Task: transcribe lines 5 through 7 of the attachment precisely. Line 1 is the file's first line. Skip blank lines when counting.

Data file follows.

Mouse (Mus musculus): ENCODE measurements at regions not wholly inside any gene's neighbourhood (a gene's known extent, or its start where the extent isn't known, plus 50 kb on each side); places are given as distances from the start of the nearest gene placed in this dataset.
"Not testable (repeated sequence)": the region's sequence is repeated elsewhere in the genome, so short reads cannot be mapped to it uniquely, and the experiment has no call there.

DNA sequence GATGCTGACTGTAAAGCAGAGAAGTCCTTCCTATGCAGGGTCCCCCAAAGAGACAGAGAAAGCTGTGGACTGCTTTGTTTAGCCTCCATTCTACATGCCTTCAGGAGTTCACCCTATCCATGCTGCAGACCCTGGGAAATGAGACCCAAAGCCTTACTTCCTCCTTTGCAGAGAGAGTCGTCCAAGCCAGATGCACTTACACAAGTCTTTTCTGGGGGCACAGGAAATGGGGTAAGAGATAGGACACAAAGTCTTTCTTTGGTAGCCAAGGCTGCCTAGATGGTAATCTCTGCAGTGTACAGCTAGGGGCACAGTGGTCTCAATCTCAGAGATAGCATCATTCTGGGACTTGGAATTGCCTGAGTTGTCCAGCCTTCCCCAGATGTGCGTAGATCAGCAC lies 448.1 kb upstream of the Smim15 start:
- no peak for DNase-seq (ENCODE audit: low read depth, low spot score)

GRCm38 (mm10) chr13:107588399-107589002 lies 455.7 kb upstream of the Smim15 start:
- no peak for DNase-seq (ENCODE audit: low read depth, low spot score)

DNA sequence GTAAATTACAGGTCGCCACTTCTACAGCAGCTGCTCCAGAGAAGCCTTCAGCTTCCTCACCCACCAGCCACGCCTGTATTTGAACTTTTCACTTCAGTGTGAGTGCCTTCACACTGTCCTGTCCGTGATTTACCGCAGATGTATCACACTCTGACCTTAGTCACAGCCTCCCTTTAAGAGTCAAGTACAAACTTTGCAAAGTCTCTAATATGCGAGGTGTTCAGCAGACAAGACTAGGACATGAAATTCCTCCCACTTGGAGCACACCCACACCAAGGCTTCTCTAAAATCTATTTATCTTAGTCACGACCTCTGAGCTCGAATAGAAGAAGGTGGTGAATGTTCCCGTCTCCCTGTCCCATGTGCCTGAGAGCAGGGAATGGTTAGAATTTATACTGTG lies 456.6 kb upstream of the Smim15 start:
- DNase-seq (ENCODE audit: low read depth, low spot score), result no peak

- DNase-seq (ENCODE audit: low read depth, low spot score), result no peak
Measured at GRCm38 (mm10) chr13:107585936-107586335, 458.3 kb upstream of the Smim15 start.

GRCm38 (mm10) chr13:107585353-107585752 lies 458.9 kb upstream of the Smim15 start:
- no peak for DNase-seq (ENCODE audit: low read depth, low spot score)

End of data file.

GRCm38 (mm10) chr13:107588399-107589002 lies 455.7 kb upstream of the Smim15 start:
- no peak for DNase-seq (ENCODE audit: low read depth, low spot score)

DNA sequence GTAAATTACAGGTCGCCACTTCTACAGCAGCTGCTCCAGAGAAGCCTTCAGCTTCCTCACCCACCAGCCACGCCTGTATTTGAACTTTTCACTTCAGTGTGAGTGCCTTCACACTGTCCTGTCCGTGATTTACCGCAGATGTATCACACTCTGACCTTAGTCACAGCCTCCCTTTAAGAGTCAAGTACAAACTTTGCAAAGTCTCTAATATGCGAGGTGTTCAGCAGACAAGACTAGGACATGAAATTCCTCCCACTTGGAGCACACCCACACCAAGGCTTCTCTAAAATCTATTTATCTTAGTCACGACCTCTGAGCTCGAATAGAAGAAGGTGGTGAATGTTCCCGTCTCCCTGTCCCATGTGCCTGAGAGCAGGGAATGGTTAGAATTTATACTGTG lies 456.6 kb upstream of the Smim15 start: